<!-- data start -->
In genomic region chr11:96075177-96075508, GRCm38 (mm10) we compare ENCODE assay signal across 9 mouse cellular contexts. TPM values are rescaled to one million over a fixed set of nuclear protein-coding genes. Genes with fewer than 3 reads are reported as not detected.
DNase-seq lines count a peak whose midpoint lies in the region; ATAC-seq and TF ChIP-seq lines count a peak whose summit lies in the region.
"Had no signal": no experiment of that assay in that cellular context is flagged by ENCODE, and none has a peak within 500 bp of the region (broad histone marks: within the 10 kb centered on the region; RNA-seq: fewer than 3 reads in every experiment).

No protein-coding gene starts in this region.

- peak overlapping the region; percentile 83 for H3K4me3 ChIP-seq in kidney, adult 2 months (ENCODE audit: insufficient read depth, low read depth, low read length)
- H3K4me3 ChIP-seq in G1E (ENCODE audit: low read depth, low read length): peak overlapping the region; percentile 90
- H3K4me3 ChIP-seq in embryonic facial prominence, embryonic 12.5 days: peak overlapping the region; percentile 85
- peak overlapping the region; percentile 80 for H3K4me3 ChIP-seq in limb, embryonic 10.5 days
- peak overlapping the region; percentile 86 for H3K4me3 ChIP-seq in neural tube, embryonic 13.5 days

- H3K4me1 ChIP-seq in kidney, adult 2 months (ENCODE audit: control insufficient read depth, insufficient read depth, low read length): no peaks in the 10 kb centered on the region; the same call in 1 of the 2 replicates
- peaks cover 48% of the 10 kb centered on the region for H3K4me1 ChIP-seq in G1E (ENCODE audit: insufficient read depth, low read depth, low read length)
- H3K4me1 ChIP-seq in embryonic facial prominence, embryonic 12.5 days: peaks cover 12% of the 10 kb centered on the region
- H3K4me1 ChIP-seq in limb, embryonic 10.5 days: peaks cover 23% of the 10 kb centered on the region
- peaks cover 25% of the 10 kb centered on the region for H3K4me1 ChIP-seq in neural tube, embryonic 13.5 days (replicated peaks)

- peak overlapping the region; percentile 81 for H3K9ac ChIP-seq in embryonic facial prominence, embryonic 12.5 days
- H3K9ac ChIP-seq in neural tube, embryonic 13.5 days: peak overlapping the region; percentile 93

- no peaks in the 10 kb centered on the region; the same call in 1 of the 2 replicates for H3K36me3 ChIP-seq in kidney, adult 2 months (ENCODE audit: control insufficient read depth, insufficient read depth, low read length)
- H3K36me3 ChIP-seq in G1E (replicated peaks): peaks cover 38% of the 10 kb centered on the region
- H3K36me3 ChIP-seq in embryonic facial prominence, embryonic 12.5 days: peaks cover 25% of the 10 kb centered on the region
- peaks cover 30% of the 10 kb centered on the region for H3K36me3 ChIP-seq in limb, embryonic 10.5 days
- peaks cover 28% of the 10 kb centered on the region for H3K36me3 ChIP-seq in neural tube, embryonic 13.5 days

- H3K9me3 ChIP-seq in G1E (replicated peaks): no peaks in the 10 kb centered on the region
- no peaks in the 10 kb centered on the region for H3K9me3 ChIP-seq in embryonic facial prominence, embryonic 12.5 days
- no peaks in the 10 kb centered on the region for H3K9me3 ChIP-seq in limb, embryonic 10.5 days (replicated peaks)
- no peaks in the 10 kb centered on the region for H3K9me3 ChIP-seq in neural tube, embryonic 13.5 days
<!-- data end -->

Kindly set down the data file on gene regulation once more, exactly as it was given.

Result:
In genomic region chr11:96075177-96075508, GRCm38 (mm10) we compare ENCODE assay signal across 9 mouse cellular contexts. TPM values are rescaled to one million over a fixed set of nuclear protein-coding genes. Genes with fewer than 3 reads are reported as not detected.
DNase-seq lines count a peak whose midpoint lies in the region; ATAC-seq and TF ChIP-seq lines count a peak whose summit lies in the region.
"Had no signal": no experiment of that assay in that cellular context is flagged by ENCODE, and none has a peak within 500 bp of the region (broad histone marks: within the 10 kb centered on the region; RNA-seq: fewer than 3 reads in every experiment).

No protein-coding gene starts in this region.

- peak overlapping the region; percentile 83 for H3K4me3 ChIP-seq in kidney, adult 2 months (ENCODE audit: insufficient read depth, low read depth, low read length)
- H3K4me3 ChIP-seq in G1E (ENCODE audit: low read depth, low read length): peak overlapping the region; percentile 90
- H3K4me3 ChIP-seq in embryonic facial prominence, embryonic 12.5 days: peak overlapping the region; percentile 85
- peak overlapping the region; percentile 80 for H3K4me3 ChIP-seq in limb, embryonic 10.5 days
- peak overlapping the region; percentile 86 for H3K4me3 ChIP-seq in neural tube, embryonic 13.5 days

- H3K4me1 ChIP-seq in kidney, adult 2 months (ENCODE audit: control insufficient read depth, insufficient read depth, low read length): no peaks in the 10 kb centered on the region; the same call in 1 of the 2 replicates
- peaks cover 48% of the 10 kb centered on the region for H3K4me1 ChIP-seq in G1E (ENCODE audit: insufficient read depth, low read depth, low read length)
- H3K4me1 ChIP-seq in embryonic facial prominence, embryonic 12.5 days: peaks cover 12% of the 10 kb centered on the region
- H3K4me1 ChIP-seq in limb, embryonic 10.5 days: peaks cover 23% of the 10 kb centered on the region
- peaks cover 25% of the 10 kb centered on the region for H3K4me1 ChIP-seq in neural tube, embryonic 13.5 days (replicated peaks)

- peak overlapping the region; percentile 81 for H3K9ac ChIP-seq in embryonic facial prominence, embryonic 12.5 days
- H3K9ac ChIP-seq in neural tube, embryonic 13.5 days: peak overlapping the region; percentile 93

- no peaks in the 10 kb centered on the region; the same call in 1 of the 2 replicates for H3K36me3 ChIP-seq in kidney, adult 2 months (ENCODE audit: control insufficient read depth, insufficient read depth, low read length)
- H3K36me3 ChIP-seq in G1E (replicated peaks): peaks cover 38% of the 10 kb centered on the region
- H3K36me3 ChIP-seq in embryonic facial prominence, embryonic 12.5 days: peaks cover 25% of the 10 kb centered on the region
- peaks cover 30% of the 10 kb centered on the region for H3K36me3 ChIP-seq in limb, embryonic 10.5 days
- peaks cover 28% of the 10 kb centered on the region for H3K36me3 ChIP-seq in neural tube, embryonic 13.5 days

- H3K9me3 ChIP-seq in G1E (replicated peaks): no peaks in the 10 kb centered on the region
- no peaks in the 10 kb centered on the region for H3K9me3 ChIP-seq in embryonic facial prominence, embryonic 12.5 days
- no peaks in the 10 kb centered on the region for H3K9me3 ChIP-seq in limb, embryonic 10.5 days (replicated peaks)
- no peaks in the 10 kb centered on the region for H3K9me3 ChIP-seq in neural tube, embryonic 13.5 days